Beijing keeps a watchful eye on the development of culture and the arts, and anything too hip or interesting gets shut down. In Korea, by contrast, artists and entertainers thrive in a space that is highly commercialized but also quite free of interference by the state. Churches in China emphasize tradition and conformity. Let us pray they will stay culturally relevant and not disconnected from society. We pray that many churches will make it their priority to reach out to young people.
Korean culture has deeply influenced all of Asia and especially the young people. The popularity of Korean drama has extended to the movies, music, and even food in China. In contrast, the only part of Chinese culture that has been exported is the Kung Fu movies. Churches in China boast of having millions of believers. We pray they will soon have a great impact for God's kingdom in the world but first they must become a shining testimony for the Lord in China.
The "Korean Wave" profoundly affects both the entertainment and education industries in China. The Korean fever first started when the Hunan Satellite TV Company ran the soap opera "Dai Jang Geum". Korean movies are also very popular in China. The contribution and influence of Korean Christians to the church in China is deep and profound. We praise God for all the seminaries and training centers supported by Korean churches. We thank the Lord, too, for Korean praise music which is especially popular among young Christians in China.>
When the Korean fever swept through China, many actors and directors openly criticized the trend. Recently, Chinese government has clamped down on anything Korean. The majority of leaders in the Chinese churches are either ignorant of or antagonistic to popular culture which makes it difficult for churches to attract and engage young people. We pray that churches will be more open and accepting of present-day life so sinners can feel loved by the Body of Christ.
South Korea, which has a population of only twice that of Shanghai, could capture all of Asia and reap a huge profit in the process. K-pop concerts in both Hong Kong and mainland China are very lucrative and Korean artists are well-positioned to sell their wares in the world's largest music market--China. Korean influences are evident in churches in China, especially in the cities and among college students. There are close to eight thousand Korean missionaries in China. We pray for their ministries that the Lord will give them much good fruit and a large harvest.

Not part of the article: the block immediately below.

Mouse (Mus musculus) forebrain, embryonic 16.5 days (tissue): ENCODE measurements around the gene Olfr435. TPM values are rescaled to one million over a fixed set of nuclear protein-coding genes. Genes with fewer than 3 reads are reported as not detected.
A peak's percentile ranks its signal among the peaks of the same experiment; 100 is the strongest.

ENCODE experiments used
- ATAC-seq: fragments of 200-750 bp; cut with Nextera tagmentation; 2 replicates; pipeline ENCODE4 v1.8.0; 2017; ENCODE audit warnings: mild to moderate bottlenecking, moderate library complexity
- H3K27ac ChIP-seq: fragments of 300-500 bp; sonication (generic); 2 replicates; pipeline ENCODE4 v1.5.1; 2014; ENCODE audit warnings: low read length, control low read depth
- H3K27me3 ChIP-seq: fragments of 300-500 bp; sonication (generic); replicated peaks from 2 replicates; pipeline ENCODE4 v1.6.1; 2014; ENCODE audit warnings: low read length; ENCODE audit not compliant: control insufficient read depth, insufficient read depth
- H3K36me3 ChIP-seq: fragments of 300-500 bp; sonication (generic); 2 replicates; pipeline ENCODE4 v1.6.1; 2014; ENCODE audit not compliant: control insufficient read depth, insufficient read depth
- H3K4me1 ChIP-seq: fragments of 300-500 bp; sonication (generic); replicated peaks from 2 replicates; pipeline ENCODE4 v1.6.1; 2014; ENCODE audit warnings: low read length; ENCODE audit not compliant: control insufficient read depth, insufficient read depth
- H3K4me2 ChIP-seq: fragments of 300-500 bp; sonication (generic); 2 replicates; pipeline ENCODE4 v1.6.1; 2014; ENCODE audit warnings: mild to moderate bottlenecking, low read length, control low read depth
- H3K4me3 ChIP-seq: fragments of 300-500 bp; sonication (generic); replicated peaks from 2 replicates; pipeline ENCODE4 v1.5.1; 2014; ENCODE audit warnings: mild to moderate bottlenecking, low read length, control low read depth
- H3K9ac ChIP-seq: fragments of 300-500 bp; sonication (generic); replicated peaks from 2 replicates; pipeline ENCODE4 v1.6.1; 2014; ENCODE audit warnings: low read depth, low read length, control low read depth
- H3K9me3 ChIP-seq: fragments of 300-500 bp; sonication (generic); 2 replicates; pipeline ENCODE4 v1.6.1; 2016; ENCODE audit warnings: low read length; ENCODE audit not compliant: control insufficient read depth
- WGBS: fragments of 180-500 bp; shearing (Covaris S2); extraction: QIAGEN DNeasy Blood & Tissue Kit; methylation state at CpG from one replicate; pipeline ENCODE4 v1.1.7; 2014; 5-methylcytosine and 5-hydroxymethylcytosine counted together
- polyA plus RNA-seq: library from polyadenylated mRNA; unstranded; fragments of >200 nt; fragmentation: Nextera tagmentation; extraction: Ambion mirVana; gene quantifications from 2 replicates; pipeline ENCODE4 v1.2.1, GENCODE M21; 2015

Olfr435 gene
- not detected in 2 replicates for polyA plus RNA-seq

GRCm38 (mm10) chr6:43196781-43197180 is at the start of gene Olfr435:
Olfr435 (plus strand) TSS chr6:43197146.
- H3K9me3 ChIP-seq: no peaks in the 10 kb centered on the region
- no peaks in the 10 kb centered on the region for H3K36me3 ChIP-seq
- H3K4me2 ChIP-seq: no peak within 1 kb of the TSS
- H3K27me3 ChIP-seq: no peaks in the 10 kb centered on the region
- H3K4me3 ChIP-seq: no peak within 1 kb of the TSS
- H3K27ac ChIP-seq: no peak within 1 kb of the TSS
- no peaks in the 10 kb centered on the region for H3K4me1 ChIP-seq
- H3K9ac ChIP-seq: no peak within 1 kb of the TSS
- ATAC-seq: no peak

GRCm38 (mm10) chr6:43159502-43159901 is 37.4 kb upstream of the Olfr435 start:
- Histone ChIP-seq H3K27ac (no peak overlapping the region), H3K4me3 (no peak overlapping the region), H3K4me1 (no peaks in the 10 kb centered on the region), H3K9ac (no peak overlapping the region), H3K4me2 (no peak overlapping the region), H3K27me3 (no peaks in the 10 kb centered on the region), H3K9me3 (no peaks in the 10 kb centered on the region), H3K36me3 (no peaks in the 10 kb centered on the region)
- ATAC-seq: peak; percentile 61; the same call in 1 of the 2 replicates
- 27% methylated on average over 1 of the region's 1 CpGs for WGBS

In its early years, the "Korean Wave" didn't seem to be so imperialistic as American culture but more recently there has been a backlash from a loud minority of the people. This year China passed a law limiting the amount of foreign programming that can be shown on television. Historically, Chinese youth have not seen churches as friendly or welcoming. In the majority of churches it is hard to find any young people. We pray that more churches will put forth the effort to attract young people. We also ask the Lord to change the biased attitude many church leaders have toward young people.
The "Korean Wave", far from seeming to be a benign export from a non-threatening country, is now commonly described as an "invasion" as though it were a sort of mental Asian carp that is clogging the minds of young Asians. Many Chinese youth adore and imitate the looks and fashions of K-pop artists. Young Chinese Christians badly need mentors who provide role models of faith. We pray there will be many more mature believers who see this unmet need and step up to inspire young people to serve.
南韓還不到上海人口的兩倍，竟能捉住全亞洲的心，也知道如何飽賺亞洲人的錢。 K-POP演唱會，在香港和中國大陸非常賣座，場場爆滿，深深地佔據著全世界最大的音樂市場 — 中國。在中國教會裡， 韓國的影響力也處處可見，尤其在城市和大學生事工中。在中國大概有近八千位韓國宣教士，我們來為他們的事工禱告，求主幫助他們撒種與收割，更為神栽培出更多願意一生委身事主的人。